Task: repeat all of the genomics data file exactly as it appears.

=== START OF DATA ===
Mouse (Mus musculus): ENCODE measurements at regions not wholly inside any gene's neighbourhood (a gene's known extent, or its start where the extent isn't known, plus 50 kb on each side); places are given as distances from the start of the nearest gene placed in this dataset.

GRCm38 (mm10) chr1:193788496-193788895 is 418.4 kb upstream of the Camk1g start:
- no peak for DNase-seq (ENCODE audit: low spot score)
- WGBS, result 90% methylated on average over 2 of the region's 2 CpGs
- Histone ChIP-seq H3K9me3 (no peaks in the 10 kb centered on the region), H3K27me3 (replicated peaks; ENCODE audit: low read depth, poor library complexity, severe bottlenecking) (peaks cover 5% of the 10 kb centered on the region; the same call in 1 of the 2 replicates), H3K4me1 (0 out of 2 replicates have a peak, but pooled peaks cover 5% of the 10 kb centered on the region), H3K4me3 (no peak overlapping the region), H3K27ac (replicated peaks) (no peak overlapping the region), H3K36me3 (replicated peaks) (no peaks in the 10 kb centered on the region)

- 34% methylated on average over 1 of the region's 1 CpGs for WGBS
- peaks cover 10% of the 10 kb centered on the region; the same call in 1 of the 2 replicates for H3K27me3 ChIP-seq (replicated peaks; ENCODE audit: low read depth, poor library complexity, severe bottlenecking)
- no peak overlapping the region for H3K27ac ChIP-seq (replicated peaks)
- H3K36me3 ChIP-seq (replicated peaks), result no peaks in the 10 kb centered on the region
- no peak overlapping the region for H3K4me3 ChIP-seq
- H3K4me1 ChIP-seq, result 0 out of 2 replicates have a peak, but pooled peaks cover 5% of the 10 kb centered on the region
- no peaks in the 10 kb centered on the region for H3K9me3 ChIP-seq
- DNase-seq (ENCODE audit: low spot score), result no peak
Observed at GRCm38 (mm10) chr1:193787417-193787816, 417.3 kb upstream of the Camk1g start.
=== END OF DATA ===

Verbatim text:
Mouse (Mus musculus): ENCODE measurements at regions not wholly inside any gene's neighbourhood (a gene's known extent, or its start where the extent isn't known, plus 50 kb on each side); places are given as distances from the start of the nearest gene placed in this dataset.

GRCm38 (mm10) chr1:193788496-193788895 is 418.4 kb upstream of the Camk1g start:
- no peak for DNase-seq (ENCODE audit: low spot score)
- WGBS, result 90% methylated on average over 2 of the region's 2 CpGs
- Histone ChIP-seq H3K9me3 (no peaks in the 10 kb centered on the region), H3K27me3 (replicated peaks; ENCODE audit: low read depth, poor library complexity, severe bottlenecking) (peaks cover 5% of the 10 kb centered on the region; the same call in 1 of the 2 replicates), H3K4me1 (0 out of 2 replicates have a peak, but pooled peaks cover 5% of the 10 kb centered on the region), H3K4me3 (no peak overlapping the region), H3K27ac (replicated peaks) (no peak overlapping the region), H3K36me3 (replicated peaks) (no peaks in the 10 kb centered on the region)

- 34% methylated on average over 1 of the region's 1 CpGs for WGBS
- peaks cover 10% of the 10 kb centered on the region; the same call in 1 of the 2 replicates for H3K27me3 ChIP-seq (replicated peaks; ENCODE audit: low read depth, poor library complexity, severe bottlenecking)
- no peak overlapping the region for H3K27ac ChIP-seq (replicated peaks)
- H3K36me3 ChIP-seq (replicated peaks), result no peaks in the 10 kb centered on the region
- no peak overlapping the region for H3K4me3 ChIP-seq
- H3K4me1 ChIP-seq, result 0 out of 2 replicates have a peak, but pooled peaks cover 5% of the 10 kb centered on the region
- no peaks in the 10 kb centered on the region for H3K9me3 ChIP-seq
- DNase-seq (ENCODE audit: low spot score), result no peak
Observed at GRCm38 (mm10) chr1:193787417-193787816, 417.3 kb upstream of the Camk1g start.